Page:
Tuesday, February 27, 2018

Track any object in a video with Dlib Correlation Trackers

Training an object detector is bit of a complicated task. You need to have a proper training dataset with the relevant bounding boxes, and then use something like a HOG feature extractor with a SVM classifier for the detection - such as the Dlib Object Detection classes (link).

But that's a lot of work if you just need to track an object across a limited number of frames, or just need to detect motion or direction of movement. For that, we can easily use the Correlation Trackers feature in Dlib.

Object Tracking
Object Tracking

See it in action,

Object Tracking in Action - Animated
Object Tracking in Action

Correlation Trackers - as their name suggests - works by correlating a set of pixels from one frame to the next.

Let's see how to build it.

Saturday, February 17, 2018

Using Data Augmentations in Keras

When I did the article on Using Bottleneck Features for Multi-Class Classification in Keras and TensorFlow, a few of you asked about using data augmentation in the model. So, I decided to do few articles experimenting various data augmentations on a bottleneck model. As a start, here's a quick tutorial explaining what data augmentation is, and how to do it in Keras.

The idea of augmenting the data is simple: we perform random transformations and normalization on the input data so that the model we’re training never sees the same input twice. With little data, this can greatly reduce the chance of the model overfitting.

But, trying to manually add transformations to the input data would be a tedious task.

Which is why Keras has built-in functions to do just that.

The Keras Preprocessing package has the ImageDataGeneraor function, which can be configured to perform the random transformations and the normalization of input images as needed. And, coupled with the flow() and flow_from_directory() functions, can be used to automatically load the data, apply the augmentations, and feed into the model.

Let’s write a small script to see the data augmentation capabilities of ImageDataGeneraor.

Monday, January 15, 2018

OpenAI and the Dota 2 Bot

OpenAI – a non-profit AI research company, founded by Elon Musk and Sam Altman, which focuses on developing friendly AI – unveiled their Dota 2 AI Bot in August 2017, which is capable of defeating top Dota professional players in 1v1 matches.

OpenAI Logo
OpenAI Logo

Dota 2 is a multiplayer online battle arena (MOBA) game developed by the Valve Corporation. First released on July 2013, the game is a sequel to the community game Defence of the Ancients (DotA) which was released back in 2003 as a mod for the game Warcraft III.

The Dota 2 Game Logo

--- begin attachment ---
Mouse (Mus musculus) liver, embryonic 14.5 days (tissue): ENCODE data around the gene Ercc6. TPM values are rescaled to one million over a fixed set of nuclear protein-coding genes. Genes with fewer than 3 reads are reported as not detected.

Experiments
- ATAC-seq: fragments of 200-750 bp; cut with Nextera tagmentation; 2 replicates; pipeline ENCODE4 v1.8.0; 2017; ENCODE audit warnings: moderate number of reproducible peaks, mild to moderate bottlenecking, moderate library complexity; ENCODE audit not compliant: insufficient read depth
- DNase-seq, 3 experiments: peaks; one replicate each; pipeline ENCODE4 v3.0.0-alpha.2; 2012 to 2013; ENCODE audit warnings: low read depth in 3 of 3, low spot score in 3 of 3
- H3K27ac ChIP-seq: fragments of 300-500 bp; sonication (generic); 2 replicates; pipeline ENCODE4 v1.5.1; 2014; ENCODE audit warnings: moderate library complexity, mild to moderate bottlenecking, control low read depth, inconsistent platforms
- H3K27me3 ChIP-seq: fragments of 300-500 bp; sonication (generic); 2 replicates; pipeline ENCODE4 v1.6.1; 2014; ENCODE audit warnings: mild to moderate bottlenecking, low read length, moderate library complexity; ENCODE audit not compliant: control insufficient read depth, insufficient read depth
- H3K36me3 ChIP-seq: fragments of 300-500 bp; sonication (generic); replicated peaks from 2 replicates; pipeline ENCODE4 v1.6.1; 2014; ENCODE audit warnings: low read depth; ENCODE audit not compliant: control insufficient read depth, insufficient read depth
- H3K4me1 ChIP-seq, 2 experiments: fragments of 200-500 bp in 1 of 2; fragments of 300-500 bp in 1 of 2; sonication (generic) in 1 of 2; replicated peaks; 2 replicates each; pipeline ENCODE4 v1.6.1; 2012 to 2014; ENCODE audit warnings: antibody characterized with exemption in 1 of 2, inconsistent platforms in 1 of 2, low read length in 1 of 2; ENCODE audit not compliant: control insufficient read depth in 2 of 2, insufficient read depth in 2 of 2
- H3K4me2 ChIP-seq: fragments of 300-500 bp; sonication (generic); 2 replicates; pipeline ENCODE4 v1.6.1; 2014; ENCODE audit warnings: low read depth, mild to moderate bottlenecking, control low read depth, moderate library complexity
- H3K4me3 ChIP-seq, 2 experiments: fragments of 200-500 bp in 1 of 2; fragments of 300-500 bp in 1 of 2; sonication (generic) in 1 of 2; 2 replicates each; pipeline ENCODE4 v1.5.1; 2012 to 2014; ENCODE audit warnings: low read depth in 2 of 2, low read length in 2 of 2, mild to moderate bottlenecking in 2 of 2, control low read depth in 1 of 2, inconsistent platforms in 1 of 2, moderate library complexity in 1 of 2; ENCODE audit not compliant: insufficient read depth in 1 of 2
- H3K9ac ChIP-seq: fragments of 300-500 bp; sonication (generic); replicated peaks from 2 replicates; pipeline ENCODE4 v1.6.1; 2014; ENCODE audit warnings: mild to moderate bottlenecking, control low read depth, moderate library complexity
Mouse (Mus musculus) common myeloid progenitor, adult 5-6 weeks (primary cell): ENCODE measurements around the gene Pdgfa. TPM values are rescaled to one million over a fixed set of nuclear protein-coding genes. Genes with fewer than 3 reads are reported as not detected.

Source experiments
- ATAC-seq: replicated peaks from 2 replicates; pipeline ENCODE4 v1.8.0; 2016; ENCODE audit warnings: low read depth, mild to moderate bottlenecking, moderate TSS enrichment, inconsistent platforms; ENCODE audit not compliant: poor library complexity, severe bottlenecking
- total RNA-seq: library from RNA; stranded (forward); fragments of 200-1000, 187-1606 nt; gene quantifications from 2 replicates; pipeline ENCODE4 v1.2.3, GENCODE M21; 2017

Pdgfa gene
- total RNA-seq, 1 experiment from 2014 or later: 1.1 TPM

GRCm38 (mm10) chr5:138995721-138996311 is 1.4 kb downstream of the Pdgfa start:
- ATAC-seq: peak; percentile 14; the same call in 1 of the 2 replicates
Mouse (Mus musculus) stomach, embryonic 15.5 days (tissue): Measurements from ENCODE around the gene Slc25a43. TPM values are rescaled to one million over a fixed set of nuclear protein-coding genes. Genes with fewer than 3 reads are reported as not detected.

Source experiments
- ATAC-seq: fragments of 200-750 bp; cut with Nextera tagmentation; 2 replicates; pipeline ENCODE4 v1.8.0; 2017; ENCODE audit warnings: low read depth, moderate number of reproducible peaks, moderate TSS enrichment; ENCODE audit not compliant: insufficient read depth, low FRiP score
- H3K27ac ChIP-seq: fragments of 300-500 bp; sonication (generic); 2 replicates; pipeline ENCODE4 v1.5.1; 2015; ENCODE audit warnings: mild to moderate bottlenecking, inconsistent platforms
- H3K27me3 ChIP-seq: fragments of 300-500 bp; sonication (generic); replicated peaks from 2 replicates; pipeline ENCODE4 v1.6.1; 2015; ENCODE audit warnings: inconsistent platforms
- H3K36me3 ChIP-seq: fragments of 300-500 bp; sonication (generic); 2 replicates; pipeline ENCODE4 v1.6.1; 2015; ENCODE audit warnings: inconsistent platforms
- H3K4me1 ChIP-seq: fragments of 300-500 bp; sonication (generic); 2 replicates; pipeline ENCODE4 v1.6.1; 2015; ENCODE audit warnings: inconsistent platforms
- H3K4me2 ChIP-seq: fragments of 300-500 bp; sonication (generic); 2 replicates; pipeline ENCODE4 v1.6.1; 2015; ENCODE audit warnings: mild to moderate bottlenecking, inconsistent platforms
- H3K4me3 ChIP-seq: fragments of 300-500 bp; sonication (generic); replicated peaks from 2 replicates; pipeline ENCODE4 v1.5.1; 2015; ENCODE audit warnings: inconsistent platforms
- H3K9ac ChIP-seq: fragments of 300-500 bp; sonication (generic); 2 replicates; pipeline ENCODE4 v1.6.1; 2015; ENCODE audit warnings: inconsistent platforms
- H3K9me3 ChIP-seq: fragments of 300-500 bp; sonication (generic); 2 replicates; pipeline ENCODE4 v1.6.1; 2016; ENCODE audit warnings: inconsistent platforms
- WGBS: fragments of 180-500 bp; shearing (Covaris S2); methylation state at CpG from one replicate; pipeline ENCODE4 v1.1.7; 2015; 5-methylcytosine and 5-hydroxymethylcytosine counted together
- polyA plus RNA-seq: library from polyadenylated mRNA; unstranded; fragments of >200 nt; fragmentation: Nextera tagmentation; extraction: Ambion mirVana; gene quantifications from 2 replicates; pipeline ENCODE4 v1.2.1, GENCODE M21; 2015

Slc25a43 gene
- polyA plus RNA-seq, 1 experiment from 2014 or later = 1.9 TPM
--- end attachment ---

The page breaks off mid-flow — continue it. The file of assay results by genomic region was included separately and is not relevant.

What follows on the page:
The Dota 2 Game Logo

A typical match of Dota 2 is played by five-verses-five (5v5), although other variations of the game exists, such as 1v1. The players each choose a ‘hero’ from 115 playable characters, each with its strengths and weaknesses, and various abilities and powers. The game is played in a real-time strategy manner, where each ream battles the other and attempts to destroy the ‘Ancient’ (the large structure on their base) of the opposing team while defending their own.

Wednesday, January 3, 2018

Visualizing the Convolutional Filters of the LeNet Model

First of all, Happy New Year to you all!

We have a great year ahead. And, let's start it with something interesting.

We've talked about how Convolutional Neural Networks (CNNs) are able to learn complex features from input procedurally through convolutional filters in each layer.

But, how does a convolutional filter really look like?

In today's post, let's try to visualize the convolutional filters of the LeNet model trained on the MNIST dataset (handwritten digit classification) - often considered the 'hello world' program of deep learning.

We can use a technique to visualize the filters from the article "How convolutional neural networks see the world" by Fran├žois Chollet (the author of the Keras library). The original article is available at the Keras Blog: https://blog.keras.io/how-convolutional-neural-networks-see-the-world.html.

The original code is designed to work with the VGG16 model. Let’s modify it a bit to work with our LeNet model.

We need to load the LeNet model with its weights. You can follow the code here to train the model yourself and get the weights. Let's name the weights file as 'lenet_weights.hdf5'.

We'll start with the imports,

from scipy.misc import imsave
import numpy as np
import time
from keras import backend as K

from keras.models import Sequential
from keras.layers.convolutional import Conv2D
from keras.layers.convolutional import MaxPooling2D
from keras.layers.core import Activation
from keras.layers.core import Flatten
from keras.layers.core import Dense

from keras.optimizers import SGD

We need to build and load the LeNet model with the weights. So, we define a function - build_lenet - for it.